Hubbub: Filth, Noise, and Stench in England, 1600-1770 Hardcover – 27 Feb 2007
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." . . . Cockayne''s prose is clear, free of jargon, and interspersed with rich quotations drawn from a wide array of primary sources. . . . An excellent study of English urban life in all its filth and stench."--A./i>--A. Roger Ekirch"American Historical Review" (04/14/2009)
." . . . Cockayne's prose is clear, free of jargon, and interspersed with rich quotations drawn from a wide array of primary sources. . . . An excellent study of English urban life in all its filth and stench." A./i>--A. Roger Ekirch"American Historical Review" (04/14/2009)"
"Relatively little work of this kind exists for earlier periods. . . . [A] remarkable book. . . . "Hubbub "is a work of impressive erudition and insight. it deserves to be widely read by everyone with an interest in urban, environmental, or early modern British history." Peter Thorsheim, "The Historian"--Peter Thorsheim "The Historian ""
'Cockayne spares the reader nothing, from bad breath ... to eyebrow dandruff ... entertaining and full of interesting detail.'
--This text refers to the Paperback edition.
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Top Customer Reviews
The text gives you a really good impression of wha life must have been like for 'ordinary' folks in these times and all the grisly, dirty and unhygienic things they were exposed to.
There is reliance on the work of Diarists and Social Commentators of the time and they prove to be helpful and amusing.
Thomas Tyron in particular stood out to me as a particular joy - with his neurotic and obsessive ideas (but in actual fact they turn out to be rather forward thinking with hindsight).
I can't really find any fault with this book at all, and I was very sad to have finished it. I think it would be excellent for anyone studying the period in history, or indeed, for anyone with a passing fascination for matters of grime and hygiene! Well worth a read.
Until Victorian redevelopers went crazy with their wrecking balls, all English towns and cities were (to modern eyes) unbelieveably picturesque, interesting and beautiful - dense, labyrintine treasure houses packed solid with fascinating buildings, streets, alleys, courts, watercourses, and fragments of medieval fortifications.
But the old maps and engravings do not show the indescribable filth, noise and stench - caused by overcrowding, primitive sanitation, heavily-polluted (or non existent) water supplies, coal smoke, proto-industrial effluent and bad food - with which the inhabitants lived. To a ;arge degree, most became innured to them, but disgust at extreme squalor is innately human, and detailed research into the "nuisances" for which legal redress was sought in the 17th and 18th centuries is illuminating.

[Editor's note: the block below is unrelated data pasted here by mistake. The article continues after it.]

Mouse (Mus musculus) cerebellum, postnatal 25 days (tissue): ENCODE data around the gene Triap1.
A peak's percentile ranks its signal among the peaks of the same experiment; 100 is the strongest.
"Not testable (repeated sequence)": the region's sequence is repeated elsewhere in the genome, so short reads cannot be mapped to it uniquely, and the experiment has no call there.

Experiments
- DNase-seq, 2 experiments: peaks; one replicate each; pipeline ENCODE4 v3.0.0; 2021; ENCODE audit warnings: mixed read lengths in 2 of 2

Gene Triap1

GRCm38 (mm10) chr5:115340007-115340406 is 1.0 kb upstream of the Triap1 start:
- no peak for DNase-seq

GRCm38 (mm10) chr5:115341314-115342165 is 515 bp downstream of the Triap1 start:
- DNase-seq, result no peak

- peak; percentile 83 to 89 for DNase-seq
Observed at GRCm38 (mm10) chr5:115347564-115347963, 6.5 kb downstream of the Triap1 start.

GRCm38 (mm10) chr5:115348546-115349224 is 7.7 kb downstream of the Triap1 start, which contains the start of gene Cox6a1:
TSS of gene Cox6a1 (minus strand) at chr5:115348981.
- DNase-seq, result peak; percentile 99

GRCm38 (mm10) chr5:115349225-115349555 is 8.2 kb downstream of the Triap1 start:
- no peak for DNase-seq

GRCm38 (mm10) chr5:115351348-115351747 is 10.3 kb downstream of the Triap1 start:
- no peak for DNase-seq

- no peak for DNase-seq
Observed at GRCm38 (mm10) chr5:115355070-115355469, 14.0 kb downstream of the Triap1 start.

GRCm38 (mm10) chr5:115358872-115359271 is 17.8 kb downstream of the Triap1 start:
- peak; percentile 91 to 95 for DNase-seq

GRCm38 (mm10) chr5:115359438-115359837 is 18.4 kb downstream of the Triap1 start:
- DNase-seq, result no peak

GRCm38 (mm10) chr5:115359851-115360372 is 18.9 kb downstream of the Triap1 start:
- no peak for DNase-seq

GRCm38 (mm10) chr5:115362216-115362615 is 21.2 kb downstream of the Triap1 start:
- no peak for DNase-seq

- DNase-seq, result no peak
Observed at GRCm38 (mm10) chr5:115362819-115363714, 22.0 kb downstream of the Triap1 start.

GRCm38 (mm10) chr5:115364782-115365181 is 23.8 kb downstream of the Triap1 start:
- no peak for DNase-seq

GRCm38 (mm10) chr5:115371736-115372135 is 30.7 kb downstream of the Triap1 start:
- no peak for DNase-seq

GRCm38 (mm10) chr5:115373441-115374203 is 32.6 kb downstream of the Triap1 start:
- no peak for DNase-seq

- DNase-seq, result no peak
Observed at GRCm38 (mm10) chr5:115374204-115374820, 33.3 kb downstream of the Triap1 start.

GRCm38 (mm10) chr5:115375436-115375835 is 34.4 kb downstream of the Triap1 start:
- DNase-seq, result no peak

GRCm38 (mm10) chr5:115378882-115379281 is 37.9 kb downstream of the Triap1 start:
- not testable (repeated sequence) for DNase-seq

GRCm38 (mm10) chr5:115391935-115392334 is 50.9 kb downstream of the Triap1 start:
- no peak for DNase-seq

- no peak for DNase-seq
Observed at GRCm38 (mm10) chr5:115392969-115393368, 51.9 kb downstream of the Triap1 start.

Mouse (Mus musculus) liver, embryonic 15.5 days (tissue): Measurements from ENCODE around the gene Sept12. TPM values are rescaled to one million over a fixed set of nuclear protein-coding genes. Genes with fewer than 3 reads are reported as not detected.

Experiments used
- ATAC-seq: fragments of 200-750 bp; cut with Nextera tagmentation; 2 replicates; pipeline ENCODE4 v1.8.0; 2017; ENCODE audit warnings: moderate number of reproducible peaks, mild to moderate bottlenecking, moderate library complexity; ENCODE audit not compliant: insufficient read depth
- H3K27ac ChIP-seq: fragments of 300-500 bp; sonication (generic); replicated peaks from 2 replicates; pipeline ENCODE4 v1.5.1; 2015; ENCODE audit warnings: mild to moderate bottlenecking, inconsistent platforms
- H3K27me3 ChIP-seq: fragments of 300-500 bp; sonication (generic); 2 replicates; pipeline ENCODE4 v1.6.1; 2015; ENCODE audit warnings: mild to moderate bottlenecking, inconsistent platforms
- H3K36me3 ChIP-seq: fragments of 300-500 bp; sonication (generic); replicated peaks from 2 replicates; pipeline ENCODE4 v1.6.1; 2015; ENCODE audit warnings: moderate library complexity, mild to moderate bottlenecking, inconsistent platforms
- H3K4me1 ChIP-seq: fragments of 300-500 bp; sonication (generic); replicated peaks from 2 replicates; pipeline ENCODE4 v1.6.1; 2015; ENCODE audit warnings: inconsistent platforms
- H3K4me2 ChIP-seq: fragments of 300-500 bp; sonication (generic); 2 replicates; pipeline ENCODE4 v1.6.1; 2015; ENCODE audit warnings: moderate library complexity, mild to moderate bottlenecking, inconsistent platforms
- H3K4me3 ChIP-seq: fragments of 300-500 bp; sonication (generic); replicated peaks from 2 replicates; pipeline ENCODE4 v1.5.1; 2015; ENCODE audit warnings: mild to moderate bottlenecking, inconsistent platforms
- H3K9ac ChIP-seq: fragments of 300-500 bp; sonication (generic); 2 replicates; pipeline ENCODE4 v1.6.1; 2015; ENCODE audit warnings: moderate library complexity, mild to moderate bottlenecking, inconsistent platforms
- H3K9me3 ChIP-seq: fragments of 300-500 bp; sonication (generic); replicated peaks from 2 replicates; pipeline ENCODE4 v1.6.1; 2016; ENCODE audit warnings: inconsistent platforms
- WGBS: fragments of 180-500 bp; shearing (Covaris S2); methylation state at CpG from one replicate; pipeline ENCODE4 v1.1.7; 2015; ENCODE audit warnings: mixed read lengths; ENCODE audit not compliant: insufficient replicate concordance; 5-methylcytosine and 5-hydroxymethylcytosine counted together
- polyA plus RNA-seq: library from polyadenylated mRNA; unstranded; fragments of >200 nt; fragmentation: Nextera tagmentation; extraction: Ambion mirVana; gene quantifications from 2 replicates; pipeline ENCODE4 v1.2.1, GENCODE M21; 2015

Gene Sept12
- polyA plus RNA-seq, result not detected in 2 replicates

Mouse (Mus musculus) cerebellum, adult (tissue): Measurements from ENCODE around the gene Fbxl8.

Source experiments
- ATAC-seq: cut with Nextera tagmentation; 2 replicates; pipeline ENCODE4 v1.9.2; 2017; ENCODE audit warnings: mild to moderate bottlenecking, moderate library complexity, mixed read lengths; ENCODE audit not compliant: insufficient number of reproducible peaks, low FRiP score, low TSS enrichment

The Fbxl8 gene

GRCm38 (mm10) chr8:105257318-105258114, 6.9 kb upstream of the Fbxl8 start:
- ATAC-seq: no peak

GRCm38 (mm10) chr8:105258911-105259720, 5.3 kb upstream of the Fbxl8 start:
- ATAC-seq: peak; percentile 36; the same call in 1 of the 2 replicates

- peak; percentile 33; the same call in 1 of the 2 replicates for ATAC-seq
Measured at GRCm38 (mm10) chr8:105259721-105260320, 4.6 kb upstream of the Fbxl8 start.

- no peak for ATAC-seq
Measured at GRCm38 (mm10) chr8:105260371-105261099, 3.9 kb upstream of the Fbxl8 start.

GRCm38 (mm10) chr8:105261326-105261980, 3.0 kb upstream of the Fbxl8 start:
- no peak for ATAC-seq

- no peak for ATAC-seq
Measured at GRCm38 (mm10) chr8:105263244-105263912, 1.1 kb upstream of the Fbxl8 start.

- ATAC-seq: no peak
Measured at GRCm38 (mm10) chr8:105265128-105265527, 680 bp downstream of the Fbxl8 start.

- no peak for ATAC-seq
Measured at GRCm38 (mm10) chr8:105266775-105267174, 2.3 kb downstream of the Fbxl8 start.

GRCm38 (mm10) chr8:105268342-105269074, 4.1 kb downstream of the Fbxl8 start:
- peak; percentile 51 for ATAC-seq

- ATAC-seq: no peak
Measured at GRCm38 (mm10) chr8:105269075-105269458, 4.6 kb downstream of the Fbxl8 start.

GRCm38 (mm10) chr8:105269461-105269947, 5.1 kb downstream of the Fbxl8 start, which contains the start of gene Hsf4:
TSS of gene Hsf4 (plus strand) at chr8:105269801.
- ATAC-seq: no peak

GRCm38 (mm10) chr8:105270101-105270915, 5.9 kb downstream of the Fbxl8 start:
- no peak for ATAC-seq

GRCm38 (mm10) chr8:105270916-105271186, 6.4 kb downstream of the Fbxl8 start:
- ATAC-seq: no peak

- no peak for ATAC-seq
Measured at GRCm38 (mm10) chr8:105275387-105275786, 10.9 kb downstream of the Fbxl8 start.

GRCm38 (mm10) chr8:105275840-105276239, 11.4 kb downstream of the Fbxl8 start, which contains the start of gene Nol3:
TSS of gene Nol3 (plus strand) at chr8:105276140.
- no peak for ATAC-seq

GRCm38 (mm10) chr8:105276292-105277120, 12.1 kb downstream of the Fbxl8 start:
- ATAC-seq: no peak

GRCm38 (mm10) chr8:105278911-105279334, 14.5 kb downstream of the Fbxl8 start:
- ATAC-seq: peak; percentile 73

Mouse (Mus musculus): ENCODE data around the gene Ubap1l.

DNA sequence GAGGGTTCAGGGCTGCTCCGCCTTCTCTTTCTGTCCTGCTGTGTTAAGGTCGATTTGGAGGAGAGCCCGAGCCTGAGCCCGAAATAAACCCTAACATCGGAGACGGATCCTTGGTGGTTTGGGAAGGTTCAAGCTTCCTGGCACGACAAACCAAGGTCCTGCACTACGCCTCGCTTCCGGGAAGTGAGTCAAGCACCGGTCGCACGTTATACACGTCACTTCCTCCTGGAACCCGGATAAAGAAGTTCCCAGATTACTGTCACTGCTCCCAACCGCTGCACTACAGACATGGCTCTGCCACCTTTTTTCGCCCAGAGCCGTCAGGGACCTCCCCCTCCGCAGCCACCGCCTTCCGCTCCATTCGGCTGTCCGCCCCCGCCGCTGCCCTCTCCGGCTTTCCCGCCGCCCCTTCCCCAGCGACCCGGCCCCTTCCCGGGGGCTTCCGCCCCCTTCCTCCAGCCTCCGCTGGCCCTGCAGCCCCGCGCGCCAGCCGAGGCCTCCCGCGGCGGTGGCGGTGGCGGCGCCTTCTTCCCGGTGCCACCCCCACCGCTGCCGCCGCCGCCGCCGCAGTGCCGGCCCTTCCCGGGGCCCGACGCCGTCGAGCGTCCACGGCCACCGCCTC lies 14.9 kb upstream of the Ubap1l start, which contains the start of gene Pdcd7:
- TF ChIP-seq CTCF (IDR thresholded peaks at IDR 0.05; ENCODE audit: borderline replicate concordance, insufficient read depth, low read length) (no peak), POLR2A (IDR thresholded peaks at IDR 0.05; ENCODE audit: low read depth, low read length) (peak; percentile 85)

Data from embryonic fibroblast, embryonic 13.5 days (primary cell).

Our modern dull, dreary, uniform, motor-traffic-polluted cities have lost their soul, but undeniably, as a result of the destruction of their predecessors, human lives are now safer and longer.
The book is well recommended.
"Passengers in coaches would be 'cruelly shaken' by the ruts and pot-holes ... Jostling along the street in a coach in December 1662 made Samuel Pepys's testicles hurt." - from HUBBUB
"(Clavering) listed various examples of damage and injury caused by falling (chimney) pots. In one case the sweep became stuck in a chimney pot and both fell into a pile of rubbish in the yard below. The sweep was hospitalized, the pot broke, and a maid who had been washing in the yard fell into an apoplectic fit." - from HUBBUB
HUBBUB by Emily Cockayne is a scholarly account of the assaults on the senses and one's person encountered in England in the period 1600 to 1770 - assaults brought on by humans living in too close proximity to one another, particularly in the cities of London, Manchester, Bath, and Oxford.
In chapters entitled Ugly, Itchy, Mouldy, Noisy, Grotty, Busy, Dirty and Gloomy, the author examines everything - from physical deformities to poor personal hygiene to spoiled food to poorly-paved streets to air and noise pollution to traffic congestion to raw sewage, and more - which might be encountered by the average citizen on a daily basis and cause for simple discomfiture to absolute outrage.
Cockayne's approach to the narrative is to rely heavily on references to or quotes from public records and the personal accounts of contemporary chroniclers to make her points.Read more ›
Most Recent Customer Reviews
Great bit of social history engagingly written. If you really want to get some appreciation of modern creature comforts, read this!Published 1 month ago by Wise fool
Well written although a bit too academic. More of a long essay than a captivating account of the history of four famous cities and their battle with miasmas and diseases. Read morePublished on 30 May 2014 by lovereading
This book reports many data about the struggle against
dirt in thesocial life. Now I can compare with the situation
in other Countries